You are an extraordinary artist! Words, photography, presentation, music. all of these! I’ve had experiences of flight delays and cancellations, but I’ve not put the stories together very artfully. I tend to just reveal my frustrations. I, too, have been assigned a hotel room near O’Hare, arriving after 1am, needing to catch the shuttle back at have the departure further delayed for several more hours. United Airlines. The worst was being held over in Dakar, Senegal for 24 hours. We were shuttled to hotels based on the cost of our tickets. Of course, we shopped for the best bargain. We did not get assigned to the Radisson or Embassy Suites ;-} Our luggage was off-loaded since the plane had mechanical problems, so we had our belongings,… except my luggage hadn’t made it onto the plane to begin with. I had always been careful to have a complete change of clothes and p.j.’s in my carryon, but for whatever crazy logicsince we were on our way home, I didn’t. No toothbrush, no clean undies. Ugh! At the fine hotel we were assigned to there was no complimentary toiletries, no little shop for sundries, no place to get local currency, I just had to be less than fresh, and accept it. I was with Nancy Pearson, returning from Mozambique. We hadn’t had a hot shower for almost 2 weeks, but she had her luggage, she could shower. I just stunk. When your mom and I were going to Egypt, our flight was cancelled due to weather in Knoxville, and rescheduled for the following day. On our return we had an Egyptian airport worker who didn’t want us to go through the security line. Your mom was unruffled, I was a bit concerned. We got in line to go through security when lots of other people were there, the worker lost track of us. I have more stories, good stories of how God provided in my travels. Flying safely to London the day of the bombing and being able to stay with the Bentons certainly is memorable. Landing in Maputo, Moz., carrying in a new Bernina sewing machine, having everyone praying that we’d be dealt with fairly in customs, then having the electricity at the airport go out, was absolutely thrilling. We walked through without having to pay a cent. (That was the front end of the trip with the delay in Dakar. It was good to remember that God was with us from the outset) I plan to return to Mozambique in April. My last 2 trips have had the complication of them holding my passport overnight due to technical issues. It was unnerving the first time, less so the second time. But, please do pray for us, that those who would cause harm, would not.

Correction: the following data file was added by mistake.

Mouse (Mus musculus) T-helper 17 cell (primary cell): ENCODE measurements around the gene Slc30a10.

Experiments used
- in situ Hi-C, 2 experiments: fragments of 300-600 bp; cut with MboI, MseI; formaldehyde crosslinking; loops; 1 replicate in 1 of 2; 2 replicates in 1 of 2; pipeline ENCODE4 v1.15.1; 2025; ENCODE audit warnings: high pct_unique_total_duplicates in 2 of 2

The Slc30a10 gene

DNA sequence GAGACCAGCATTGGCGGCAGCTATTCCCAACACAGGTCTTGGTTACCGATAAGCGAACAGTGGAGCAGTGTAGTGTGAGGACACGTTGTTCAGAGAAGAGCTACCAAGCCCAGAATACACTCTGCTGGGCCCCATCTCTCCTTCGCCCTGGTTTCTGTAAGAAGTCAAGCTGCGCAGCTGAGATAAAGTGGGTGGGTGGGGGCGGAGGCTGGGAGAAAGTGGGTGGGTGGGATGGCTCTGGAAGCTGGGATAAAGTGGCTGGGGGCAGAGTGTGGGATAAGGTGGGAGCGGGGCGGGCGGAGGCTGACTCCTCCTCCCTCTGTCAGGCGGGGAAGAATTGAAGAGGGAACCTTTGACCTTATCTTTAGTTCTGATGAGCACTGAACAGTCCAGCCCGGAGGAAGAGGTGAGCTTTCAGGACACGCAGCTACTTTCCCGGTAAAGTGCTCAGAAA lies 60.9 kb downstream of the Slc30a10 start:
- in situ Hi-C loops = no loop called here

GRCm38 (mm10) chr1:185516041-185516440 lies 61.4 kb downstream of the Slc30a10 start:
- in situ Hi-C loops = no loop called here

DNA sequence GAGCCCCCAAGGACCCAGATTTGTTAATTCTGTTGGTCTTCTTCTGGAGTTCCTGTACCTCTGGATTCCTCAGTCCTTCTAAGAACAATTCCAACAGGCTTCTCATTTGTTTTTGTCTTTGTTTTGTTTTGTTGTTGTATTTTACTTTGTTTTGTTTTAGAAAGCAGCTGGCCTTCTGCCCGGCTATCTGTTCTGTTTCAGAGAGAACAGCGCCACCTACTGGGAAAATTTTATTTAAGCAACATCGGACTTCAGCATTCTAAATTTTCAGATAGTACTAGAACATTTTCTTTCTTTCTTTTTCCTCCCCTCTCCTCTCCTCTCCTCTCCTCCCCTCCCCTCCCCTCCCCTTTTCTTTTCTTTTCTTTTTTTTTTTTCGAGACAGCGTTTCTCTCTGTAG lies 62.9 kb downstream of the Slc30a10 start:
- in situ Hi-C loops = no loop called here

I so wished I could have attended your recital in the chapel the last Friday you were in town. I had committed to being with Almaz, and I needed to keep that commitment. I’ve gotten rather wordy. Your blog inspired me. I do pray as you have asked, and I look forward to hearing the ways God reveals to you his will for next year. Blessings, Linda off to watch Downton Abbey

    Date: Sun, 12 Jan 2014 21:22:34 +0000 To:

  2. How did Rachel know which train you’d be on? Very nice of her to come meet you and help transport luggage!

  3. shelleykiser says:

    Eva- It’s so so good to hear how you are doing. I”m glad you had a good time in the states! 🙂


  4. Jo Schaller says:

    What a wonderful writer you are. You make your experiences come alive for me. So glad you had a wonderful holiday and are back safely. Fondly Jo

  5. uncle jerry says:

    So good to see you at Christmas. I always look forward to hearing about your “adventures”.